1. The Department for Transport (DFT) is the Government Department responsible for aviation.
The Secretary of State for Transport is in overall charge but usually one of the junior ministers has specific responsibility for aviation. The DfT decides how many flights are allowed to use Heathrow, sets the night flights limit and, in conjunction with the rest of the Cabinet, will have the final say on big decisions like whether or not to build a third runway.
2. DEFRA (the Environment Department) leads on noise and air pollution.
The Department for Energy and Climate Change sets overall climate change targets.
In practice, though, when it comes to aviation the DfT is likely to be the strongest voice on noise, air pollution and climate change policy. The Civil Aviation Authority (CAA) is a semi-independent quango, largely funded by the aviation industry, which advises Government on more technical aviation matters, particularly around safety.
3. National Air Traffic Control (NATS) is responsible for guiding aircraft when they are in flight and when they are landing and taking off.
Flight paths are their area. But they are just responsible for the day-to-day operations. Policy matters, such as whether flight paths can be concentrated or dispersed, remain with the DfT.
4. Heathrow Airport owns the airport.
It is a private company which used to be known as BAA. Before it was privatized in the late 1980s it was called the British Airports Authority. It runs the airport. It also has more contact with the local authorities and the community than other players as the Government has given it the responsibility of dealing with complaints and liaising with local people.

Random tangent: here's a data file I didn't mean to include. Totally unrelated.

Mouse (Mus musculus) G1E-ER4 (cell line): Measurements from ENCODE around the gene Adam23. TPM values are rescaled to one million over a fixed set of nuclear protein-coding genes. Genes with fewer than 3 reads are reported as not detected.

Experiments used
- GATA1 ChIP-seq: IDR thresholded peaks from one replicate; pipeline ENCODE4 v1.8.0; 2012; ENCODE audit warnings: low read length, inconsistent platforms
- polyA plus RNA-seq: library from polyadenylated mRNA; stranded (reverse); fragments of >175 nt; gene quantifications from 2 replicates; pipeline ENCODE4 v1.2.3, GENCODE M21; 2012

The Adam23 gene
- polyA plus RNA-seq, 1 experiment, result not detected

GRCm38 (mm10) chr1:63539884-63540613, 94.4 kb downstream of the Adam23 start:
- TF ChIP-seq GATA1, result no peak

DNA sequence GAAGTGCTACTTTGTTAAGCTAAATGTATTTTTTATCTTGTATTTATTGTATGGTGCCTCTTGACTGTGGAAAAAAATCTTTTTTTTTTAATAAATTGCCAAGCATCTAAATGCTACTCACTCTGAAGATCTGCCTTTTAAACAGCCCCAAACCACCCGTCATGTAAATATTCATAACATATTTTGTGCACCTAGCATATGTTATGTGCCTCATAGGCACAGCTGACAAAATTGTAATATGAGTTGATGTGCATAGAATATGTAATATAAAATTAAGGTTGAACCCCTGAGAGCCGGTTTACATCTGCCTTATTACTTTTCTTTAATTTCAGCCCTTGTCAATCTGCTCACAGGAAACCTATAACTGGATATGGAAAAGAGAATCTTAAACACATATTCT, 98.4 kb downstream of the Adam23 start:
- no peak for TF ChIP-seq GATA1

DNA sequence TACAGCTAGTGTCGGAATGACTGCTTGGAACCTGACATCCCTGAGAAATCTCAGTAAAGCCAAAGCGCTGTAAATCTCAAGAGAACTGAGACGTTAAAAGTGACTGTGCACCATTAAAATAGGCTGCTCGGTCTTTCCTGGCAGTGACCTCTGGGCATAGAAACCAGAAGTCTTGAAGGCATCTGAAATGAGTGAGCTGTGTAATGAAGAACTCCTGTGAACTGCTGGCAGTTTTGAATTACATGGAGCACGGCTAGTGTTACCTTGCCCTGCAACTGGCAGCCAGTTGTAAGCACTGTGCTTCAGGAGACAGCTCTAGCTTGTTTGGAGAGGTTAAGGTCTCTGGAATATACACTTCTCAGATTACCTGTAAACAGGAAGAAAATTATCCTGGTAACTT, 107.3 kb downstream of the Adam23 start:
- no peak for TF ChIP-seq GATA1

5. The European Union requires member states to draw up noise maps and noise action plans every 5 years.
It also can agree Directives which are binding on member states. The Air Pollution Directive is the toughest because it sets legal standards which must be met. The Noise Directive does not contain targets so lacks teeth. There was also a specific Airports Directive but in 2012 it was replaced in 2012 by a much weaker system of rules ad regulations.
6. Local authorities, the London Assembly and the Mayor don’t have any power over Heathrow as it has been designated of national importance.
The current Mayor and the London Assembly are opposed to further expansion of Heathrow. Most, though not all, of the local authorities are also opposed.
7. HACAN is the main organisation representing residents under the Heathrow flight paths.
There are local groups in Ealing and Richmond with whom we work closely. During the last third runway campaign NoTRAG (No Third Runway Action Group) represented residents whose communities were under threat.
8. Environmental organizations, such as Greenpeace, were very active in the third runway campaign and would expect to get involved in any future one.
Local environmental groups, such as West London Friends of the Earth, continue to be involved as does the Aviation Environment Federation.
9. The Parliamentary Group, convened by HACAN, consists of MPs, peers, local authority representatives and campaign groups opposed to expansion of Heathrow.
10. AirportWatch is the national umbrella organisation of airport campaign groups and environmental NGOs – www.airportwatch.org.uk.
HACAN is a member. We do not seek growth of airports elsewhere. We also work closely with airport campaign groups in the rest of Europe.
The bodies opposed to the expansion of Heathrow liaise closely, having worked together for many years.
HACAN has started to work together with the aviation industry on areas where there is potential agreement. We put to one side our big differences on expansion and night flights and work on specific projects, such as respite periods, which will benefit residents under the flight paths.